One of my standing jokes at the Royal Society is that, one day, I’ll take a step back from lauding great science and design an exhibition around scientists chalking up five-bar gates on the inside of a prison cell. There are a surprising number of them to choose from and I always get excited when I find another criminal record.
The most famous is of course Galileo, placed under house arrest in 1633 for his supposed heretical (and heliocentric) views. There was quite a stir recently when a key letter from the Italian astronomer’s earlier brush with the Inquisition was rediscovered in the Royal Society’s archives. But does house arrest count? I’m looking for more hard-boiled scientific recidivists.
My latest defendant is Thomas Pelham Dale (1821-1892), a slightly obscure clergyman, but also a research partner of the chemist John Hall Gladstone FRS (1827-1902). There’s an extensive batch of Dale’s letters within the Society’s archives, and I decided to sort and catalogue them in an idle moment. It transpired that in 1880, Dale landed in ecclesiastical hot water for pretty much the opposite reason to Galileo – Dale’s offence was that he practiced ‘ritualism’ and therefore he was a little too Catholic for the Victorian Church of England. Astonishingly, Dale found himself in HM Prison Holloway (then a mixed-sex institution) for this heinous crime, before being released amid a public outcry.
Among his other sins, Dale was Librarian – clearly an untrustworthy profession – for Sion College. This preparation for a life of crime was one he shared with another of our most famous old lags, the Royal Society’s Librarian and naturalist Emanuel Mendes da Costa (1717-1791), who was incarcerated in debtors’ prison by the organisation for the embezzlement of its Fellowship subscriptions. Into this ‘Usual Suspects’ line-up we can add the Society’s first Secretary, Henry Oldenburg, placed briefly into the Tower of London in 1667 on suspicion of espionage during the Second Anglo-Dutch War. Oldenburg was outdone in 1679 when two FRSs, Samuel Pepys and Anthony Deane, were accused of spying – and, in Pepys’s case, Popery as well. Now that’s a hefty charge sheet for a future President of the Royal Society.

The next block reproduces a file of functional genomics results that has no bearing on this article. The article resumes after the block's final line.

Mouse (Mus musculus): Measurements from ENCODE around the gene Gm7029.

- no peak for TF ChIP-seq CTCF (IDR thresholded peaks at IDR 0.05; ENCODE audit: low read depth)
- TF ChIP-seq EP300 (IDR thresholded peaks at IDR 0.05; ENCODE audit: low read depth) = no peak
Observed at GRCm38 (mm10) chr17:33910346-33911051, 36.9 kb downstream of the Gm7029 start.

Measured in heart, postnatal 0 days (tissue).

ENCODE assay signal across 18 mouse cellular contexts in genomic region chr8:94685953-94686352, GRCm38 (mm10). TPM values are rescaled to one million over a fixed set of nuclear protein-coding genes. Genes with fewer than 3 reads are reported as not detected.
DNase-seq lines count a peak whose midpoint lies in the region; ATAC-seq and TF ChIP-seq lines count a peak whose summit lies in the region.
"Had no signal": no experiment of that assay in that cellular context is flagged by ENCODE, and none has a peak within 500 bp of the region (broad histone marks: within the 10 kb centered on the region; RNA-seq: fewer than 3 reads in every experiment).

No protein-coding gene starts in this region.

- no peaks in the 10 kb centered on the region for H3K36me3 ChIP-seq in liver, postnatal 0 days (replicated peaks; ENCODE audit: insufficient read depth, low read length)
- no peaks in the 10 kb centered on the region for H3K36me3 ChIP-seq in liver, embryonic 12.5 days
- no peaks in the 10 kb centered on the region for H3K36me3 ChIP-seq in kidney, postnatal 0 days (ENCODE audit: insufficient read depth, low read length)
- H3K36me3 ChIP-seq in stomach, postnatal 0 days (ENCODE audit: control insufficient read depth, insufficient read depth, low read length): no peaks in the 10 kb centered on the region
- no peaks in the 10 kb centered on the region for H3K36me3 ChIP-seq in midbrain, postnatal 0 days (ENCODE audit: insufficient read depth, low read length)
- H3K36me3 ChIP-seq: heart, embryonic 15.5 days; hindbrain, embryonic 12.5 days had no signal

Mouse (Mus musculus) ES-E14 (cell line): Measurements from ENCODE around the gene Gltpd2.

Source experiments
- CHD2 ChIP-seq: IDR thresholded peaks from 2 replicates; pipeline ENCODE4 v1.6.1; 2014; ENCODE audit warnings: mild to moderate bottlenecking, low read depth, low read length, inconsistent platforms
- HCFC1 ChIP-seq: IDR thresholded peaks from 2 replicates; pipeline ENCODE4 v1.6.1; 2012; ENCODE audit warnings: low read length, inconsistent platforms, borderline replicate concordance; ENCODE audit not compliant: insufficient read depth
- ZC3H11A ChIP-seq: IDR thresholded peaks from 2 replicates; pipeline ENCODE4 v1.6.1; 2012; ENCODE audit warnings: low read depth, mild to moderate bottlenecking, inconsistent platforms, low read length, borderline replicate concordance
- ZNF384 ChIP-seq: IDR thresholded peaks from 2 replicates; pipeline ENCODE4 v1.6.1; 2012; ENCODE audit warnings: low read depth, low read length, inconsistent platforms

The seventeenth century was a period of huge political turmoil in Britain, and therefore gave plenty of scope for detentions. Archibald Campbell, the 9th Earl of Argyll (elected FRS in 1663) was imprisoned more than once before being executed for treason in Edinburgh in 1685, following an attempt to depose James II. On the opposite side of the justice scale, the early Fellow Sir Kenelm Digby was arrested by parliament for showing a little too much loyalty to King Charles I. It does seem that whatever the offence, you can find a counter-example without too much trouble.
My favourite pairing of this type is from the twentieth century. The Society’s first woman Fellow, Kathleen Lonsdale, followed Thomas Pelham Dale into Holloway prison in 1943. Her offence (such as it was) was the non-payment of a small fine for declining registration in civil defence – Lonsdale was a Quaker. Imprisonment has been described as the most formative experience of her life. She continued her scientific work (Royal Society President Sir Henry Dale packed up and sent in her notes), but once released, the sometimes nervous Lonsdale discovered that she was able to speak to pretty much anyone. She began a campaign excoriating women’s prisons and seeking reform, very much in the tradition of Elizabeth Fry.
As Lonsdale entered her prison in 1943, the biochemist Samuel Victor Perry (1918-2009) was exiting his, enjoying the liberty of having escaped from a prisoner-of-war camp in Italy. A consummate escapologist, Perry was recaptured, but again managed to evade guards taking him to Germany. In echoes of Steve McQueen’s ‘Great Escape’ celluloid heroics, Perry made it to the Swiss border, but had the terrible luck of being recognised by a German guard, freshly transferred from his old POW camp. It was not to be his last escape effort – he jumped from a train in 1944 – and he was liberated, eventually, by the war’s end.
Lonsdale’s and Perry’s contrasting forms of courage are genuinely wonderful and respectively show something of the social engagement and ingenuity of scientists. And joking aside, I still think an exhibition would be a good idea – perhaps as a slightly mischievous addition to the Royal Society’s wider project on Science and the Law.